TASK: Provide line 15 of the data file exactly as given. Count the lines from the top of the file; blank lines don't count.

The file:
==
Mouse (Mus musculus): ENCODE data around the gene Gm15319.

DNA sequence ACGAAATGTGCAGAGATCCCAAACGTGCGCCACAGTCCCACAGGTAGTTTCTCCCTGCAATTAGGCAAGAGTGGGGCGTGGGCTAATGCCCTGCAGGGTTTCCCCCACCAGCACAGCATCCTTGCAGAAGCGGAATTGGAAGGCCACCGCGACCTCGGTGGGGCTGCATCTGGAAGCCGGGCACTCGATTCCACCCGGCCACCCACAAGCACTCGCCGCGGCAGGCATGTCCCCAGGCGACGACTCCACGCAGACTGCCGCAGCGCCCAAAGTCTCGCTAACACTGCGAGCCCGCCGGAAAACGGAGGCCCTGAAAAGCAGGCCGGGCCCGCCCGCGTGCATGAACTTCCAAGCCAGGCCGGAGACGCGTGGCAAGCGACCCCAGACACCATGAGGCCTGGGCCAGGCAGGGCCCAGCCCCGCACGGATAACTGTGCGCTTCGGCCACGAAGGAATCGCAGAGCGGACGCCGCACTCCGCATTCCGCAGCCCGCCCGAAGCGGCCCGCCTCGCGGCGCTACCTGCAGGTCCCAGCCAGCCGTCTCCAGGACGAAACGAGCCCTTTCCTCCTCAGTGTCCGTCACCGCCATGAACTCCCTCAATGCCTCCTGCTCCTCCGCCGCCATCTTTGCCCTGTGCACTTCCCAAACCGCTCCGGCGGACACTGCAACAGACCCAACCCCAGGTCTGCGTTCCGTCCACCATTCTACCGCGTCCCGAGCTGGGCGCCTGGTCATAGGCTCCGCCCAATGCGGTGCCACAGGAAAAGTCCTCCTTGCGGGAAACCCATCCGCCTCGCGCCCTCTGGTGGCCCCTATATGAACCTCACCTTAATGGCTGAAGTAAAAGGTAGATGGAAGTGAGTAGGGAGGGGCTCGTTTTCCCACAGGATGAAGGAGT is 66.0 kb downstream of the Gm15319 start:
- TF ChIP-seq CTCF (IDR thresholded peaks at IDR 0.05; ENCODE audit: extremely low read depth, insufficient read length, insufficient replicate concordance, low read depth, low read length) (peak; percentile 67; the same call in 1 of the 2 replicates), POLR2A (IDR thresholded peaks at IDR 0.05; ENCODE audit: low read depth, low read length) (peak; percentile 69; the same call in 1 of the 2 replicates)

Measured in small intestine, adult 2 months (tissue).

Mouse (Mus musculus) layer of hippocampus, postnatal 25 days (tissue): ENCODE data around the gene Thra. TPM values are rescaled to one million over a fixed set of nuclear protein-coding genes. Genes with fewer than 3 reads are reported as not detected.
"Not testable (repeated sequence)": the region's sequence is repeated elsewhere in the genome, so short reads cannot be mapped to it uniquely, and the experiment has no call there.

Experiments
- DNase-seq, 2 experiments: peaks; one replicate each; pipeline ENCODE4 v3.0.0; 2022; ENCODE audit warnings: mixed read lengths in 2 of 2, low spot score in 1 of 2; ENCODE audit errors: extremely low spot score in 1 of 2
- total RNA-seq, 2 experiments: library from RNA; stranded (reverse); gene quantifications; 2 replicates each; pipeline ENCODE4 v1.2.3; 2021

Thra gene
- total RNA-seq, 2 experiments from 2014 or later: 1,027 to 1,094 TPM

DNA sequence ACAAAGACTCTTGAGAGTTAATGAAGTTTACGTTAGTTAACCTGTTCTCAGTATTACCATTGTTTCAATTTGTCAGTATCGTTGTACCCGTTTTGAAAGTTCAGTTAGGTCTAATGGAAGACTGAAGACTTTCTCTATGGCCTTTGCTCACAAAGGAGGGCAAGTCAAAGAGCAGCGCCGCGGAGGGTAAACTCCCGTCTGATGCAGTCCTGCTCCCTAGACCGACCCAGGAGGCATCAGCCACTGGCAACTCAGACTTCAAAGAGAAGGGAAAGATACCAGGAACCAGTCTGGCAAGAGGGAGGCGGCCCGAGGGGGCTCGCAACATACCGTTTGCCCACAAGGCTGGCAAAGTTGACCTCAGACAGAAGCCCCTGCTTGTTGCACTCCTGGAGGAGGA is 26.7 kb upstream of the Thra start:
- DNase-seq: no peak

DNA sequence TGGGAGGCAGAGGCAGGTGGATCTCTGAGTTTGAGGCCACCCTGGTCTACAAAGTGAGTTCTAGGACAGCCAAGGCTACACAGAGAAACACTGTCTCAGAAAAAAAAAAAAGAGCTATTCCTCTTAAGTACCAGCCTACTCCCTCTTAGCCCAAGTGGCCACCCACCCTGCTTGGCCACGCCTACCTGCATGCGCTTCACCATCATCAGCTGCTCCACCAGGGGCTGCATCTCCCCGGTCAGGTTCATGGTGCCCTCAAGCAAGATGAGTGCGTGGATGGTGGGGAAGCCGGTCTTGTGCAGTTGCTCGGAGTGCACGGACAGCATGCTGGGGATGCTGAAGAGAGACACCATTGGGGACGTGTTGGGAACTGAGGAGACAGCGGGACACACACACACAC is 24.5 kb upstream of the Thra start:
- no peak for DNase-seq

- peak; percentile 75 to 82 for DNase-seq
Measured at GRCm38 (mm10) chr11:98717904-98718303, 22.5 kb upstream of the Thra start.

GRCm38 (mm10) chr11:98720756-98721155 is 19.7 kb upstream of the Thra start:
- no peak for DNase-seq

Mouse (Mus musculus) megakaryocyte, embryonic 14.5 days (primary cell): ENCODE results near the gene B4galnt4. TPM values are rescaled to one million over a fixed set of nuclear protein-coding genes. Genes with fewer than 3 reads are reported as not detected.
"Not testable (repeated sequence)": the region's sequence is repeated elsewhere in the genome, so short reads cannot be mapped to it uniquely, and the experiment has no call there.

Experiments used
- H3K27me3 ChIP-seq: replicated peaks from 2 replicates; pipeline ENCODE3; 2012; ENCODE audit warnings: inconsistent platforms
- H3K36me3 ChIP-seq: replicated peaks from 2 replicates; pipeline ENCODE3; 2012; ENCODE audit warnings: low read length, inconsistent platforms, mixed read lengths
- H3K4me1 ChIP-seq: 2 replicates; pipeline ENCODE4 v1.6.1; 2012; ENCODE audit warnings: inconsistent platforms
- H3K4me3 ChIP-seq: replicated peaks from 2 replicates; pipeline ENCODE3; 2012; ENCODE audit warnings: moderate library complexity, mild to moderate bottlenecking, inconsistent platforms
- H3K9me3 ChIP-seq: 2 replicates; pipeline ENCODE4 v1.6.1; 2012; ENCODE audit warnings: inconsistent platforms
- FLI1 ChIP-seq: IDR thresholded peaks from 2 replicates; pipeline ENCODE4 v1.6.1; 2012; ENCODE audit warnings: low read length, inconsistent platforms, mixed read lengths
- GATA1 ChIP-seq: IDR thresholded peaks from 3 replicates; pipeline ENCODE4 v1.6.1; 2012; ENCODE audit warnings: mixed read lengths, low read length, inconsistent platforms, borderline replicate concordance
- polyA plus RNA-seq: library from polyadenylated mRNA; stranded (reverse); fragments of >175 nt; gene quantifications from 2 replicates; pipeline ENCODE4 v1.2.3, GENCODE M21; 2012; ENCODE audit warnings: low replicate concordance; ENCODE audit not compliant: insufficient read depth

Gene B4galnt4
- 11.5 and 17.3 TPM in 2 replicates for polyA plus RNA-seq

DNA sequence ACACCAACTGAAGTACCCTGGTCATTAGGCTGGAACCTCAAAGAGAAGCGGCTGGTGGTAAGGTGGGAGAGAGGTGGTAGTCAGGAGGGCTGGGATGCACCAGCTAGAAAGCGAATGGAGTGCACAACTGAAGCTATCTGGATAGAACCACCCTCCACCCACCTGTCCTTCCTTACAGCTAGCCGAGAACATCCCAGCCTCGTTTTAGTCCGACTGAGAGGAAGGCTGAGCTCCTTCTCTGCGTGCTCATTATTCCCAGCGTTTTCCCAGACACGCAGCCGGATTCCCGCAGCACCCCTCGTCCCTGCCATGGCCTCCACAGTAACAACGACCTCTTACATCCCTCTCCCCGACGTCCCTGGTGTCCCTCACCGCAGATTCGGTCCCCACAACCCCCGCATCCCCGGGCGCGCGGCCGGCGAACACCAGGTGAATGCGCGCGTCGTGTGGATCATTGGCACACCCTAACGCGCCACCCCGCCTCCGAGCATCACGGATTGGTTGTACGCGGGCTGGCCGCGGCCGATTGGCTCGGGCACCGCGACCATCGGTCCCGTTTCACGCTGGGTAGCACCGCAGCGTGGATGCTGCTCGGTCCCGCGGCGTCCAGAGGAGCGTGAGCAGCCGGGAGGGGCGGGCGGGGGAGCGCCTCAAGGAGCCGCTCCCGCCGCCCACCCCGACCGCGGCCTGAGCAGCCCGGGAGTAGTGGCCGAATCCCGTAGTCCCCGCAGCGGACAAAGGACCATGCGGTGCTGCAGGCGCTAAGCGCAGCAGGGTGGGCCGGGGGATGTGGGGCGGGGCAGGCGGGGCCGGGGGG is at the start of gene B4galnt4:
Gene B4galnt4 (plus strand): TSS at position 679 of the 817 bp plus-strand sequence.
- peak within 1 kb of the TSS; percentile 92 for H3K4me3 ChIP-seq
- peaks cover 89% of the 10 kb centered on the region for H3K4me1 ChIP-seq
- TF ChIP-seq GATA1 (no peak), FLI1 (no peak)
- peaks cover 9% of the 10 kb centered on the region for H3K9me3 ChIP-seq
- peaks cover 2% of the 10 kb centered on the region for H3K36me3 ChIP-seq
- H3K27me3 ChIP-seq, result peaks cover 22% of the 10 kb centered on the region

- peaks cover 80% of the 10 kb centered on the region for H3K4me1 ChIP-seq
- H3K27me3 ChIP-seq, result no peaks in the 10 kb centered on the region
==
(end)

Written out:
- no peak for DNase-seq